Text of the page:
Woodland, California -- Three people filed a lawsuit Thursday alleging that officials of the Jehovah's Witnesses church repeatedly covered-up charges of sexual abuse of a minor by a member of the Woodland congregation.
This case follows a succesion of national and international suits of within the last year.
Plaintiffs Daniel West and Steve and Amber Pence allege that church officials were aware of abuse yet failed to report complaints to law enforcement officials or remove the offending leaders from interaction with children.
According to the suit, victims were threatened with punishment if they warned others and, in at least one case, accused of homosexual activity, which violates church policy.
The local action follows a previous criminal case by the state against Timothy Silva.
In 2001, Silva pleaded guilty to two counts of lewd and lascivious conduct against Shane Pence, one of the three plaintiffs, who was a monit when the abuse and the plea occurred.
Silva, a former programmer at UC Davis, was sentenced to 180 days in jail and a fine of about $1600.00. According to the suit, he lives in Woodland and is currently registered as a sexual predator in accordance with Megan's Law. Silva's address could not be verified Monday.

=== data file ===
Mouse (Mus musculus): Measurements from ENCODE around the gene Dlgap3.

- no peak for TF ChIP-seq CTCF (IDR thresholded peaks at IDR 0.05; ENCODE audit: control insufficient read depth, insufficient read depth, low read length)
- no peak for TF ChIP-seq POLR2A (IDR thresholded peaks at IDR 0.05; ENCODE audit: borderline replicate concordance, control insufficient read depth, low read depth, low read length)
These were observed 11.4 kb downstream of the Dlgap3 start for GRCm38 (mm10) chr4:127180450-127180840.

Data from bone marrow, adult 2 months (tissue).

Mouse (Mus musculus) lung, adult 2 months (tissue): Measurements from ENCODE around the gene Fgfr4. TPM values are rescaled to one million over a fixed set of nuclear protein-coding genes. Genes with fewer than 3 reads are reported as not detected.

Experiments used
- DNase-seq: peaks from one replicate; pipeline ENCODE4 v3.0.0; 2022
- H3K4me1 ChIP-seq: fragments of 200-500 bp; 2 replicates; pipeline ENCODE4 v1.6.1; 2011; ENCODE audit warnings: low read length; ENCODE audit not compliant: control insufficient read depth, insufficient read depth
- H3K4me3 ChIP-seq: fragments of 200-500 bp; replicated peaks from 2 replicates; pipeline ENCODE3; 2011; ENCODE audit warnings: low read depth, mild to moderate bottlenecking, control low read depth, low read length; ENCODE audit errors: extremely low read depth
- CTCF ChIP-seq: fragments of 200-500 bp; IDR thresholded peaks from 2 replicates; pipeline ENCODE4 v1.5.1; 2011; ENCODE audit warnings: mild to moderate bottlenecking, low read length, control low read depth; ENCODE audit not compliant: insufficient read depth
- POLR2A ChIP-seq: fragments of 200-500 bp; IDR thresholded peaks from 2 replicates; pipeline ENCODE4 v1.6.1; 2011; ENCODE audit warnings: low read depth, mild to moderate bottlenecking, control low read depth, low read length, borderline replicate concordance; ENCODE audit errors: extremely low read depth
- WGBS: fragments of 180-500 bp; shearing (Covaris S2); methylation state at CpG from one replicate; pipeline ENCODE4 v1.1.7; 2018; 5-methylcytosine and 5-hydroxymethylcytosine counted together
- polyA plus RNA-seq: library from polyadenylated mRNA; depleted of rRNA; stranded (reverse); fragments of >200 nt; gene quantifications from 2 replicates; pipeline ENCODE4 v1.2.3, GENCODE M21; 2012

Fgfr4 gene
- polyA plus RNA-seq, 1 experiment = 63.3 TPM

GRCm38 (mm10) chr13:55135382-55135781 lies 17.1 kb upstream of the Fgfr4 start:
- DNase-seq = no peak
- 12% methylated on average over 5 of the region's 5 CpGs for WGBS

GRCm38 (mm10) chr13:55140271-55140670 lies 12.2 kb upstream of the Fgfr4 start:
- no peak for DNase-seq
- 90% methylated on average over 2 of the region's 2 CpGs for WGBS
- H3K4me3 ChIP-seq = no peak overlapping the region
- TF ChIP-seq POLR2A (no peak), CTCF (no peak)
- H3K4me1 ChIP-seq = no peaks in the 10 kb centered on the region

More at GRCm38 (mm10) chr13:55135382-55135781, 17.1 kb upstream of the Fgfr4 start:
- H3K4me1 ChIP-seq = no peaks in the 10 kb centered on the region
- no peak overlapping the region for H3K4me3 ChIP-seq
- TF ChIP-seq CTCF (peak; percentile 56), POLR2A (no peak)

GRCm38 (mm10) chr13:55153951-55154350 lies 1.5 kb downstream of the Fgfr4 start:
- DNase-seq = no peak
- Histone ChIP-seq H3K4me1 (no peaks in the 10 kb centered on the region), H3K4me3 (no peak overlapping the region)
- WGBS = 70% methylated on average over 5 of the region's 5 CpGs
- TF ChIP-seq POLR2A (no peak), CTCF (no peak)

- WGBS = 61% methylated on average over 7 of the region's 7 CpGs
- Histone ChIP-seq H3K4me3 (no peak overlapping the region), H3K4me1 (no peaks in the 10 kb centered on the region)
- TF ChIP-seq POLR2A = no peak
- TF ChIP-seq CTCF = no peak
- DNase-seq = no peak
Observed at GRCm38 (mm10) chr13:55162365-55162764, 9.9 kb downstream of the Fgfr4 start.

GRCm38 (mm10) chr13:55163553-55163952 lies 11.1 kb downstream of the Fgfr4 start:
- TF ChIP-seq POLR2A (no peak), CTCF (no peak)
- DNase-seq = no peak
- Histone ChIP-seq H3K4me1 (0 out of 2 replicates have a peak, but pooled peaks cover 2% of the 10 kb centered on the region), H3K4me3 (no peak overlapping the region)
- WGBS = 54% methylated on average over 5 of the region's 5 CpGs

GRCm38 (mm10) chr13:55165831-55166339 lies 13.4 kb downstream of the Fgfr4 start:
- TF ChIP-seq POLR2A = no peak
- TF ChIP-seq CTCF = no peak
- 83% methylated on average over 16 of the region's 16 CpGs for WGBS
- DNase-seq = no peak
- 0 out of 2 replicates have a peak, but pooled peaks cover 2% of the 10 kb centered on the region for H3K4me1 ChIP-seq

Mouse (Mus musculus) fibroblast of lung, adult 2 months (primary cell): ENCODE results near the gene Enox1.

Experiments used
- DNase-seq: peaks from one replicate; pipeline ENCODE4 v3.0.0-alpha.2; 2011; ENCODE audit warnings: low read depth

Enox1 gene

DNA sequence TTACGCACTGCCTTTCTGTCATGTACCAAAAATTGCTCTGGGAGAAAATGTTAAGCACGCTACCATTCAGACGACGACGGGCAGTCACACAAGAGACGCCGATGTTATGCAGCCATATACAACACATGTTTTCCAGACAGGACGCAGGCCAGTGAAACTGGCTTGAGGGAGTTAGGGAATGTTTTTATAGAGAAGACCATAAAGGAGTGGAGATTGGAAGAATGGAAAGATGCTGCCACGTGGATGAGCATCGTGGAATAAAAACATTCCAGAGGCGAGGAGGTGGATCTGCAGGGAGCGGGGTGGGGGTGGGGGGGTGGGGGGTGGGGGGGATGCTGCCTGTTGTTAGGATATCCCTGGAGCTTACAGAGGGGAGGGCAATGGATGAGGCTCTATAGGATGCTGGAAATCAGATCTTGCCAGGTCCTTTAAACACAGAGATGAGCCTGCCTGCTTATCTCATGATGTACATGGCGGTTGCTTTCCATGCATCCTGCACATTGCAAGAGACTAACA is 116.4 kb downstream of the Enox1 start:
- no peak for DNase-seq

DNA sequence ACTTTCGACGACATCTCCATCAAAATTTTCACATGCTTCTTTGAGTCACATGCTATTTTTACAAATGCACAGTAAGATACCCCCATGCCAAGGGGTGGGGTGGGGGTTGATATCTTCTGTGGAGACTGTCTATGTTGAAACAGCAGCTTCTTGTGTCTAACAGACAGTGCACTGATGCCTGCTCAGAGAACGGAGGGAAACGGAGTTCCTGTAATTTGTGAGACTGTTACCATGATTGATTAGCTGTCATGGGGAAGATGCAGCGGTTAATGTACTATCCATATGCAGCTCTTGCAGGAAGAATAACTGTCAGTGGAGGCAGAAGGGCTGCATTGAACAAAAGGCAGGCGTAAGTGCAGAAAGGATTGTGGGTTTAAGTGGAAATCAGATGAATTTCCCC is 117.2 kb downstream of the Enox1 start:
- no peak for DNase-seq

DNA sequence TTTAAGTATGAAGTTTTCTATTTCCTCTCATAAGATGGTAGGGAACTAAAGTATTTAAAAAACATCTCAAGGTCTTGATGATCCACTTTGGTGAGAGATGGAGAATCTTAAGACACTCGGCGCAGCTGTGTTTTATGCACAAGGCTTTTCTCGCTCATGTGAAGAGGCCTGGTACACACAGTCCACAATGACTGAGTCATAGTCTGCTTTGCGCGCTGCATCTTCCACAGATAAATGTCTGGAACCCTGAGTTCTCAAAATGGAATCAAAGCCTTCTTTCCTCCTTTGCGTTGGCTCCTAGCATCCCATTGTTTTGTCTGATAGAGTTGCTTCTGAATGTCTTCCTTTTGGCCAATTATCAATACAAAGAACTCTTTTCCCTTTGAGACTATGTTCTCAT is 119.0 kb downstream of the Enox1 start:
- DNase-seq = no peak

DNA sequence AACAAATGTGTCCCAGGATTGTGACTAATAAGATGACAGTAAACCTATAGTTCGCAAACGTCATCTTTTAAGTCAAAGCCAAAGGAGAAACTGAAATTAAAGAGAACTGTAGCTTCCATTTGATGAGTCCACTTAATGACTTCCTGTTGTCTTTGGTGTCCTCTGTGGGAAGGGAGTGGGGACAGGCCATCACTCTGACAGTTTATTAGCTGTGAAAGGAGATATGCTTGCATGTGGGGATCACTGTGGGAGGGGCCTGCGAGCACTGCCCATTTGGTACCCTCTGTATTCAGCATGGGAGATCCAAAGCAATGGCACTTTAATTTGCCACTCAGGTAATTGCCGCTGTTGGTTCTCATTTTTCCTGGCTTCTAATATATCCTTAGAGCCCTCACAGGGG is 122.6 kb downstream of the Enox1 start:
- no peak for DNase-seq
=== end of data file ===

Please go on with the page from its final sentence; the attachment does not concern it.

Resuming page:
In the current civil case, Silva is one of several defendants; the others are various entities of the Jehovah's Witnesses church, referred to in the lawsuit as the "Watchtower Defendants."
The Woodland Congregation of Jehovah's Witnesses is also named as a defendant.
Silva no longer associates with members of the Woodland church, according to Paul Pfotenhauer, an elder in the congregation. Silva was publicly reporved but not excommunicated or "disfellowshipped", Pfotenhauer said.
Contradicting allegations in the lawsuit, Pfotenhauer said church members and Pence's family members reported the abuse to the police.
"We have zero tolerance for (sexual abuse) Pfotenhauer said.
A 1995 article in the church's official publication, The Watchtower, concurs that sexual abuse of children is "among the vilest perversions." Then, the anonymous article suggests that individuals suffering from "memories", always written in quotes, should contact the alleged abuser, preferably face-to-face.
If the alleged abuser denies the accusation, "nothing more can be done in a juducial way." And ultimate justice is left to God, according to the article.
According to the article, members should obey the law unless a "government demands what is in direct conflict with what God commands," according to the official website.
Woodland church elders said they were not aware of the lawsuit untill seeing the advertisement in the Sacramento Bee Sunday. The advertisement announced a series of meetings held by the plaintiff's attorneys in order to gather additional information.
"Hopefully we can prevent this type of stuff from happening in the future," sai dBill Brelsford, a partnet at the law firm Nolan Saul Brelsford, one of the firms representing the plaintiffs. The other firm is Love and Norris.
In conjunction with the case in Yolo county, the law firms filed suits in Tehama and Napa counties.
Plaintiffs are suing the church for monetary damages.